While publishing results is a critical next step after the completion of research, too often we take what comes without reflecting fully on the best options that fit our work and goals. We aren’t sure where to start, then see a call for papers and start working on an article. We see a call for book titles or chapters, and shoot off a proposal. We answer a friend’s request to contribute to the blog of a professional association. We create a social media presence and may be very active one month and silent when things get hectic. We all know how this story goes…
Academic researchers and graduate students alike face such dilemmas. Even skilled writers can feel lost by the publication process, or get distracted by day-to-day activities. Sometimes even those who have successfully published articles or chapters still don’t feel that they had accomplished what they had hoped. While most graduate programs emphasise the need to publish, and most academic positions require publications, the space or help needed to think through the options is largely unavailable.
As a result, Dr. Janet Salmons set about to develop some supportive solutions, including materials, webinars, and a course offered with Dr. Helen Kara. The next ‘Create Your Publication Strategy’ course runs from February 10 to March 31 and e/merge Africa members signed up for this webinar are eligible for a discount. The course, with small group discussion and feedback from Janet and Helen, is designed for scholars who have completed or are nearing completion of a doctoral degree.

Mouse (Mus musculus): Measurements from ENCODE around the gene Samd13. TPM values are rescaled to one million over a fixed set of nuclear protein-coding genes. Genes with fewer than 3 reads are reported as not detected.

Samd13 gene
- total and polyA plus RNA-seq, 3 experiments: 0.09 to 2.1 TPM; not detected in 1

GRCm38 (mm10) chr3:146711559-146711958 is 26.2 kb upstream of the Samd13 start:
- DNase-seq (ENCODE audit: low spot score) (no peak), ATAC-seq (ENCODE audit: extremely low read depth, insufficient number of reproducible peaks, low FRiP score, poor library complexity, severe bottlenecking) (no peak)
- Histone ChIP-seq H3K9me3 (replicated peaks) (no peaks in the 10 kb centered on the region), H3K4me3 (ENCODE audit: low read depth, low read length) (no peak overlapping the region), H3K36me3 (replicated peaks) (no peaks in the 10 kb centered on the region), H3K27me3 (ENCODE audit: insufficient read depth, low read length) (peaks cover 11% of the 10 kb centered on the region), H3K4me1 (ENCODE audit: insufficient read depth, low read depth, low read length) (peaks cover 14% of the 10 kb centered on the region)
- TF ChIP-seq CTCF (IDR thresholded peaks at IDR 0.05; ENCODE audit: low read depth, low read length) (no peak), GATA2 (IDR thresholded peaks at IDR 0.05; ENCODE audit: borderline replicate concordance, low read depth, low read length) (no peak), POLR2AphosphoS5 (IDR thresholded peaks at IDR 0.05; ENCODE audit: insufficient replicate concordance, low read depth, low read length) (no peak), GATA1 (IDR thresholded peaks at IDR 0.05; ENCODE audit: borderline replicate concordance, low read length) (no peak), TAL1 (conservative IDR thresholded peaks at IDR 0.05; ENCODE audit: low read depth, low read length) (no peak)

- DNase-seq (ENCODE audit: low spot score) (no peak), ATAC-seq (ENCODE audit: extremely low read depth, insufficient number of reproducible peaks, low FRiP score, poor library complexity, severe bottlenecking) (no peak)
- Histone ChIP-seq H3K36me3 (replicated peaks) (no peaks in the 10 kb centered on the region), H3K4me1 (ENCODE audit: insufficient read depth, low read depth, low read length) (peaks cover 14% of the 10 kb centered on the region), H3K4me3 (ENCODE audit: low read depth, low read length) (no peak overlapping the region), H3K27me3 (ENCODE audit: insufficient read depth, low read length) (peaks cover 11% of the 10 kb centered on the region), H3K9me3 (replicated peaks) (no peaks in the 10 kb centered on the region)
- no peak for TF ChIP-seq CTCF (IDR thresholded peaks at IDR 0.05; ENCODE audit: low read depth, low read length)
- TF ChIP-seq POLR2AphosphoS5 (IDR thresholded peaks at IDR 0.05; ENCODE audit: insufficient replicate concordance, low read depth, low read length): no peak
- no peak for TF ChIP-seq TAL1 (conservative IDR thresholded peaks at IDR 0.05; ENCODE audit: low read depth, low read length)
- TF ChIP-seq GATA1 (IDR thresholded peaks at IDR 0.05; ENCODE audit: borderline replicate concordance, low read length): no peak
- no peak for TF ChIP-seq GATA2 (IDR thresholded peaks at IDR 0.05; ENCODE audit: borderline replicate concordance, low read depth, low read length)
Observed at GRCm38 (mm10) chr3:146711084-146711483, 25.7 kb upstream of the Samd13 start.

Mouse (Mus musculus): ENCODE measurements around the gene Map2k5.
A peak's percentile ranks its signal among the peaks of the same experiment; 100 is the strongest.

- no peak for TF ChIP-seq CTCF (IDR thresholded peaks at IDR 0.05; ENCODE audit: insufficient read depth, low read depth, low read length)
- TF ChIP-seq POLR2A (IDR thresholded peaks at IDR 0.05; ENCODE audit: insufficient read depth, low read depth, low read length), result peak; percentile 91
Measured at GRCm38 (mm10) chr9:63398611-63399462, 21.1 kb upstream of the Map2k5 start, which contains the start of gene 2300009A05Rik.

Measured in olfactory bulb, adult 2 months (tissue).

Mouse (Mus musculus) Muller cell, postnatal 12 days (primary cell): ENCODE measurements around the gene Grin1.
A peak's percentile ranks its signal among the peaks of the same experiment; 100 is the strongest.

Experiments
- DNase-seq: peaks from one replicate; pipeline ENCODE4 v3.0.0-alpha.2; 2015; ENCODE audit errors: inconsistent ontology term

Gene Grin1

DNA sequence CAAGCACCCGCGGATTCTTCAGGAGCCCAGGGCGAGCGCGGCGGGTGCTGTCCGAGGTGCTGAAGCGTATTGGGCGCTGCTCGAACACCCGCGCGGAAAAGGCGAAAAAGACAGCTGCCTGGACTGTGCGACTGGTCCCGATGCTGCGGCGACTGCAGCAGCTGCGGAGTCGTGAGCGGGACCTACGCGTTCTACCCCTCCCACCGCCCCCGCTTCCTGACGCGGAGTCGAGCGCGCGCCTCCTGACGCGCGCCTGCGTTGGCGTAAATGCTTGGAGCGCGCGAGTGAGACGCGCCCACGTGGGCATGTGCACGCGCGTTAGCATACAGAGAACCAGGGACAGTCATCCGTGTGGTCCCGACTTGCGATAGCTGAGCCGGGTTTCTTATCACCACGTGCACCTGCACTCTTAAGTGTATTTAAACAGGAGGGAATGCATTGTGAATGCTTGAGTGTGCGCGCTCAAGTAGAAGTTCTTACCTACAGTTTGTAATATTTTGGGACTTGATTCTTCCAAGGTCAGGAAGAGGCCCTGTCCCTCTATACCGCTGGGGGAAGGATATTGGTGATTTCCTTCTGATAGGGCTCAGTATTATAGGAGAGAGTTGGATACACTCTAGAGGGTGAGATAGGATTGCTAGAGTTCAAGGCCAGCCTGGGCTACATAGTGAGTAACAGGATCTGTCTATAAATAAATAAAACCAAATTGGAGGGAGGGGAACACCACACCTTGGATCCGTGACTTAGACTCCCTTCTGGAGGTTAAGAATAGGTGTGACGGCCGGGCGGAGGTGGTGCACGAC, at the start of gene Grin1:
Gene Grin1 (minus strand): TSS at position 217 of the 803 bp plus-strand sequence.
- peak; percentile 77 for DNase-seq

Performing careful reflection and systematic analysis is critical in order to make purposeful use of our research findings and the new knowledge we acquired. We call this process creating a publication strategy. A publication strategy should include carefully-defined goals, a purposeful timeline, and actionable steps for proposing and writing the kinds of pieces large or small that allow others to access what we’ve learned, produce impact, and propel our careers forward. Join this webinar to learn more about how to create a publication strategy.
Dr. Janet Salmons, is an independent researcher, writer, instructor and consultant through Vision2Lead. She has published books, chapters, articles, and blog posts. She is on the PhD faculty in the Walden University Riley College of Education. Learn more about Janet here. Janet has previously presented e/merge Africa online events on doing qualitative research online and doing online interviews. Recordings of these events are available on the e/merge Africa YouTube channel.